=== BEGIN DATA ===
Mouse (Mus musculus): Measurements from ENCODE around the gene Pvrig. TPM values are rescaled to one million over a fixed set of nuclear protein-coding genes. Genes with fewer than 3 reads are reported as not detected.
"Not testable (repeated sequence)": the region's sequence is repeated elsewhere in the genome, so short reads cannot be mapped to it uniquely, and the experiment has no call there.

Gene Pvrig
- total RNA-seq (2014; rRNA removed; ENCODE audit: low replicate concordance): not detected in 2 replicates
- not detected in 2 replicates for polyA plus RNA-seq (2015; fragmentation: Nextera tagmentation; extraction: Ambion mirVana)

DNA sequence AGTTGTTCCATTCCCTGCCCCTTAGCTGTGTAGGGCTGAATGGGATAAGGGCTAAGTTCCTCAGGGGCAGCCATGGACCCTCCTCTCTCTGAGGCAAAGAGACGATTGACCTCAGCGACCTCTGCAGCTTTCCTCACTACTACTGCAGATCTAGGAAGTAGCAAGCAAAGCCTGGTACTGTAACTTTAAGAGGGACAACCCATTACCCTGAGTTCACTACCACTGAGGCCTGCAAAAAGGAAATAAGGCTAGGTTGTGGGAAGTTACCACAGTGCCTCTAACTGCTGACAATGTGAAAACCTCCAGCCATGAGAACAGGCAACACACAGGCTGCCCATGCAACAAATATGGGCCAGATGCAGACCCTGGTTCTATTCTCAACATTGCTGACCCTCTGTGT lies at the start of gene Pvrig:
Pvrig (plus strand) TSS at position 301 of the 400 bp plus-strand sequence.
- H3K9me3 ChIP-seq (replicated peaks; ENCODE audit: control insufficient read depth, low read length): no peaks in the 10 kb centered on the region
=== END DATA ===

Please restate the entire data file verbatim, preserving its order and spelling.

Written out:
Mouse (Mus musculus): Measurements from ENCODE around the gene Pvrig. TPM values are rescaled to one million over a fixed set of nuclear protein-coding genes. Genes with fewer than 3 reads are reported as not detected.
"Not testable (repeated sequence)": the region's sequence is repeated elsewhere in the genome, so short reads cannot be mapped to it uniquely, and the experiment has no call there.

Gene Pvrig
- total RNA-seq (2014; rRNA removed; ENCODE audit: low replicate concordance): not detected in 2 replicates
- not detected in 2 replicates for polyA plus RNA-seq (2015; fragmentation: Nextera tagmentation; extraction: Ambion mirVana)

DNA sequence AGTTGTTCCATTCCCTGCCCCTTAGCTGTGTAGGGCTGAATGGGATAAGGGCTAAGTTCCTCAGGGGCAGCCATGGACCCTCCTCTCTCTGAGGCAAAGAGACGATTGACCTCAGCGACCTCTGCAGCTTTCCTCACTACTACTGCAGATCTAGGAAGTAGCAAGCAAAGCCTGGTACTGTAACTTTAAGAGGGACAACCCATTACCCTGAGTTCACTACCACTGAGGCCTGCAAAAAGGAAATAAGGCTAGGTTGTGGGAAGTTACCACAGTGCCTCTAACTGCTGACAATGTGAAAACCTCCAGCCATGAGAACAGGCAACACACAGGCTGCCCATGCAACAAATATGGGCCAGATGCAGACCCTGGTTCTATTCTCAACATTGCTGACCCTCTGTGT lies at the start of gene Pvrig:
Pvrig (plus strand) TSS at position 301 of the 400 bp plus-strand sequence.
- H3K9me3 ChIP-seq (replicated peaks; ENCODE audit: control insufficient read depth, low read length): no peaks in the 10 kb centered on the region